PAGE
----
My wife and I have managed rental property in West Virginia, Oklahoma, and Georgia. We’ve had good tenants, bad tenants, a couple of great ones, and the rental property nightmare. Here are a few things we’ve learned along the way.
1) Make friends with your plumber. It seems like rental properties always have plumbing problems. My family lives in a house. We hardly ever have plumbing problems a plunger won’t fix. There’s just something different about rental houses. Plumbers fix problems, but they don’t fix them cheaply. Friends don’t screw friends, so the plumber is definitely one guy you want to be friends with. Go ahead and make friends with a handyman too.
2) Know the age of your roof. If you end up living several states away as we did, you can’t always just pop over for a look-see. Roofs can cost big bucks to fix, so you’ll want to save for it. We’ve had serious hail damage in both Oklahoma and Georgia that was bad enough it required roof replacement which leads to.
3) Figure the insurance out. Make sure you have the right policy. Don’t try to get over on the insurance guy by claiming you’re living in the place when you’re not. People demonstrate lots of ignorance over insurance. Ask around and talk with a couple of agents. You’ll soon figure out who’s blowing smoke and who’s telling it straight. The right policy can actually be cheaper than a homeowner’s policy because you’re insuring only the house-not all the stuff in it.
4) Learn about the bad things before they happen. What happens when the tenant is late on the rent? How about if they just quit paying rent? How long does it take to evict someone? It’s different from state to state. Some states (like Georgia) are pretty landlord friendly, while others aren’t. We’ve had to evict and even went to small-claims court in Oklahoma. We broke even, but quite honestly, we were more lucky than prepared.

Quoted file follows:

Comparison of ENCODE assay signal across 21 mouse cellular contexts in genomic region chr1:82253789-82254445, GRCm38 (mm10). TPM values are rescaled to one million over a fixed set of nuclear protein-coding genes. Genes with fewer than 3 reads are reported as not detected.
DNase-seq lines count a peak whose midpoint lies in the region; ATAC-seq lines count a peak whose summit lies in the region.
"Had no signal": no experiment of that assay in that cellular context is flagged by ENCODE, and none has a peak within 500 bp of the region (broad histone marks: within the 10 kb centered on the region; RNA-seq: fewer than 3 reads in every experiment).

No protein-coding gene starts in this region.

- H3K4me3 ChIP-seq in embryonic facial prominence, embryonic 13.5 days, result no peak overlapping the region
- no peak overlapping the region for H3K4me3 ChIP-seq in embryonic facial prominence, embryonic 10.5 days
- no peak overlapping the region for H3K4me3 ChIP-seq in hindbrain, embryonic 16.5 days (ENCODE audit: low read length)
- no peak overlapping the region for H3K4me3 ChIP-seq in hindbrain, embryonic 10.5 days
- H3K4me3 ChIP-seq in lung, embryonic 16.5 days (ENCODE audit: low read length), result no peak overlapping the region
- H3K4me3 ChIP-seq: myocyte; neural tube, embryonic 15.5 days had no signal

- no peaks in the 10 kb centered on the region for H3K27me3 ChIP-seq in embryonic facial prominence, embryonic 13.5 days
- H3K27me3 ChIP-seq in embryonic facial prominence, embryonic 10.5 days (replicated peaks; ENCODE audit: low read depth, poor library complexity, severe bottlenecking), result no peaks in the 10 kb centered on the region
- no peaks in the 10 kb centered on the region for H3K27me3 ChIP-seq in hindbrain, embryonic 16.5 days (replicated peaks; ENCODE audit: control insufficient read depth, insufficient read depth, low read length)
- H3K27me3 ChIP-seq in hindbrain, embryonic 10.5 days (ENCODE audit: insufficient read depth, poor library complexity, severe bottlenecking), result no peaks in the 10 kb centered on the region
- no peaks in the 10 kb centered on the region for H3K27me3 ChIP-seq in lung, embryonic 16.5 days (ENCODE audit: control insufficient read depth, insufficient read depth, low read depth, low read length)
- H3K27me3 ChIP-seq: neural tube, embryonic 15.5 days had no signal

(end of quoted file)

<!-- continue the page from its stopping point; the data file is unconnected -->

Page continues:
5) Max out your rent. This sounds obvious, but many landlords don’t do it. They try to make their property more attractive by a lower rent. I hate to say it, but generally speaking, the more rent someone pays, the better they keep the property. Say what you want about fairness, but our experience bears testament. It also lets you build a cushion for repairs.
6) Dedicate a separate checking account to the property. Deposit the rent checks and pay the mortgage out of the account. You’ll want to seed it with at least three months of mortgage payments at the beginning and keep a cushion. If your mortgage is $500/month and you’re renting the place for $700/month, bank the difference because you’ll need when the hot water tank needs replaced, or a window, or a whatever. It also makes expense- and income-tracking much, much easier for . . .
7) Taxes. Understand the tax implications. One of the best kept secrets about owning rental property is the amazing impact it has on your taxes. The deductions are substantial, both from depreciation and expenses. If you’re carrying a mortgage, the income is usually more than offset. We use TurboTax and have been very pleased with it.
There are a million more tips out there. Lots of books have been written to help you with all aspects of rental property. Do your homework and then enjoy the fruits of your labor!